I am so sad I cannot go see The Tragically Hip concert today even though I live so ridiculously close to the venue. Tonight, the rock band will perform their final show at the K-Rock Centre in Kingston, with CBC broadcasting the event, as well as a big screen set up at the market square of downtown Kingston for the entire city to enjoy the show. It will be crazy. Parking will be limited but Kingston Transit is offered free the entire day! 

Over the last few days, I have heard so much about Gordon Downie on the radio, with many stories of him growing up in Amherstview and Kingston. It sounds like he was a cool kid, down to earth – wish I get to know him personally. I always enjoy the music.  Kingston has officially declared today as the Tragically Hip Day. It’s historic.

This final tour came about because Gordon Downie has been diagnosed a terminal brain cancer, glioblastoma multiforme (GBM) brain tumour. It is an aggressive form of brain cancer that is primarily managed by surgery and radiation therapy, with chemotherapy being the adjuvent therapy. When he found out about his diagnosis, he did not rush to receive treatment immediately. Instead, the band decided to give  Canada a final tour, sharing their music and along the way, engage in fundraising activities for cancer research.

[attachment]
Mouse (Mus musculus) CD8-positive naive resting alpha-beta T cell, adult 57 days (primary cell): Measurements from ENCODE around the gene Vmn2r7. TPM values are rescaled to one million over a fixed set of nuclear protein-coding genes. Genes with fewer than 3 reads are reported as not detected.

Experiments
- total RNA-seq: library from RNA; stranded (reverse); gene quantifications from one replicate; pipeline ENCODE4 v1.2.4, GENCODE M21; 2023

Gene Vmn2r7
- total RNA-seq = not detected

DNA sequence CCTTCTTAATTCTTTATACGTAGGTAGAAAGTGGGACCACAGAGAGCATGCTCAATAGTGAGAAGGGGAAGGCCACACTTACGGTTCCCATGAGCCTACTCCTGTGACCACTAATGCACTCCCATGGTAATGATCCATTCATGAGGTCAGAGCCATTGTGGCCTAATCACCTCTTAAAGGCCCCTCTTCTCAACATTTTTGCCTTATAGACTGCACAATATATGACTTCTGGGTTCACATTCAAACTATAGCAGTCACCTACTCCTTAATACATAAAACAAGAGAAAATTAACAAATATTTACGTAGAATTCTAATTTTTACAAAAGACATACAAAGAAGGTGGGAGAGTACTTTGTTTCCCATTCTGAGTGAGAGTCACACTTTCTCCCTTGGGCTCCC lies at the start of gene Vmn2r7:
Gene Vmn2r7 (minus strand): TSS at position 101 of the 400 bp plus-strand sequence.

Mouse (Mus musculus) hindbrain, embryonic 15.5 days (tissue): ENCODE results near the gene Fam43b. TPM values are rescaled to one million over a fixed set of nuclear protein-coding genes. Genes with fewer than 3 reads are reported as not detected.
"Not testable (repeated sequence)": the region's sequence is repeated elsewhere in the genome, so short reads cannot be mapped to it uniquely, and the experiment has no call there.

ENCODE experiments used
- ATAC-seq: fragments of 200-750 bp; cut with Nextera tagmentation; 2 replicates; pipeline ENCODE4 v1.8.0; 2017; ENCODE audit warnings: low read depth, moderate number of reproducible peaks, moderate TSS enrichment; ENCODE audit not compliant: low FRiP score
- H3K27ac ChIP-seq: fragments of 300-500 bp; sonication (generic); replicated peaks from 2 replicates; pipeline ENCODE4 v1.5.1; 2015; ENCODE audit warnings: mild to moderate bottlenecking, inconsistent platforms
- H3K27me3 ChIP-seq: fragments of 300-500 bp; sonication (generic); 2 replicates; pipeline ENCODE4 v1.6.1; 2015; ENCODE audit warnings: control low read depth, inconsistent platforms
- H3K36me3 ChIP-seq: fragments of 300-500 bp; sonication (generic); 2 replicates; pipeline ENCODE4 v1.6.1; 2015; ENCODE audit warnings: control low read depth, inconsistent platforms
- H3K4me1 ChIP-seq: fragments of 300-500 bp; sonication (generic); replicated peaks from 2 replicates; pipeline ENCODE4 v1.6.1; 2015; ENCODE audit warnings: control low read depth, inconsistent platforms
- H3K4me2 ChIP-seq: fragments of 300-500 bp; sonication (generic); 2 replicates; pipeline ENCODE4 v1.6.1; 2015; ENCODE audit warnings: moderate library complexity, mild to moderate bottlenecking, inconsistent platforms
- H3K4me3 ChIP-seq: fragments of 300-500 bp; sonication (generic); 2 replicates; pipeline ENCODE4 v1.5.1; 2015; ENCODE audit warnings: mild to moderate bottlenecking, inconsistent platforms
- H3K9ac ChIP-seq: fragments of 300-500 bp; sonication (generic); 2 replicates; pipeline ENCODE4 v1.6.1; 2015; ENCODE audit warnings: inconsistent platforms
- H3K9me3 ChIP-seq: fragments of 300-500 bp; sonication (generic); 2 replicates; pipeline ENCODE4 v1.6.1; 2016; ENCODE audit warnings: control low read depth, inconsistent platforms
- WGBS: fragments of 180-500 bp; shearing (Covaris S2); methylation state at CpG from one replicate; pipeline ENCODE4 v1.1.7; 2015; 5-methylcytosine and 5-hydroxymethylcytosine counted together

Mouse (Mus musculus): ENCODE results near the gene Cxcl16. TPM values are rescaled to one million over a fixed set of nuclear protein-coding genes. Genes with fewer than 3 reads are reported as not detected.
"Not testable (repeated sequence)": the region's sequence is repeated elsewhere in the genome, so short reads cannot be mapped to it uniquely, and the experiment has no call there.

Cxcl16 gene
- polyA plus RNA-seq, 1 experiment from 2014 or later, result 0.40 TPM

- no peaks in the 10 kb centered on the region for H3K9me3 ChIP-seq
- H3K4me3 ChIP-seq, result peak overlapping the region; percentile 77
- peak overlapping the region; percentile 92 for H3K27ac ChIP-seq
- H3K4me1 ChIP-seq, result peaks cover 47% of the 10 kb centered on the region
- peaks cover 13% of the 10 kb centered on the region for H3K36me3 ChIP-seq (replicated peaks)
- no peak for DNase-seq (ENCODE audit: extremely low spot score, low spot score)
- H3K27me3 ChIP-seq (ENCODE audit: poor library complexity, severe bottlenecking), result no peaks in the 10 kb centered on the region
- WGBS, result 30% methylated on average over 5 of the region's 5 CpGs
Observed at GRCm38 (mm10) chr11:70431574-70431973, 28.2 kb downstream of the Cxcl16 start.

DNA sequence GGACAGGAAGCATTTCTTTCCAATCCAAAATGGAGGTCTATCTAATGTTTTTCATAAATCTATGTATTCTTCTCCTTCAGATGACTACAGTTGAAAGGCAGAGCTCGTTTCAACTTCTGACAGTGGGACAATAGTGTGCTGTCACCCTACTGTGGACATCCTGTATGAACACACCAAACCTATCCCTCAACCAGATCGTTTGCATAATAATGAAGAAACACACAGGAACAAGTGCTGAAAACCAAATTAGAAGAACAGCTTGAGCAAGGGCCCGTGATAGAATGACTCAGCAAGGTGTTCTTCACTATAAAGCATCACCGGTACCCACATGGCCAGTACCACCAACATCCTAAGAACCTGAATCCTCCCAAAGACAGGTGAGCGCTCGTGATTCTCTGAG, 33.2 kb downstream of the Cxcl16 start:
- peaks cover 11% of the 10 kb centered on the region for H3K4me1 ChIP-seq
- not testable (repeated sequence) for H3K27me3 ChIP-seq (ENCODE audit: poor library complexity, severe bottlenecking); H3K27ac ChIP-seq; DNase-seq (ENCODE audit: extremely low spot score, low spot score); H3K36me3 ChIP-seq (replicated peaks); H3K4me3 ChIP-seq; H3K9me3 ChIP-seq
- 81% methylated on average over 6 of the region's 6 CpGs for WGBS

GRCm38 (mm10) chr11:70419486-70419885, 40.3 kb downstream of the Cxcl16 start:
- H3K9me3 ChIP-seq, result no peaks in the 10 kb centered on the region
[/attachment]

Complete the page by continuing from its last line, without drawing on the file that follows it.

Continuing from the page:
This is brilliant. Perhaps because the treatment outcome is so unpredictable, it makes sense for Gordon Downie to finish off his bucket list before beginning his treatment. How often do we let our patients time and space to reflect before we inform them to start their treatments? Now if they are having sepsis or having a heart attack, there is no time to “reflect”.  But for some of the more chronic conditions such as COPD and diabetes, how often do we allow our patients to reflect on what life will be without treatment in 20 or 40 years? Do we adequately paint a possible picture for our patients? That perhaps a COPD patient may be eventually connected to an oxygen tank indefinitely, or a diabetic patient will require amputation of their legs and wheelchair-bound forever?

Instead of handing over a prescription of metformin or Spiriva at the onset of diabetes and COPD, perhaps we should share a glimpse of what life may be like in 40 years time if they don’t make changes to their lifestyle?  Gordon Downie knows it may be unpredictable what his life may be after he begins his treatment of the terminal brain cancer. He wants to capture the best memories for his band and for Canada. Perhaps we should learn from him to increase awareness of outcome in chronic disease progression, let our patients reflect and hopefully be more motivated to make wise decisions for their own health. After all, disease awareness is perhaps a more effective strategy for optimal health than an actual prescription for medication.

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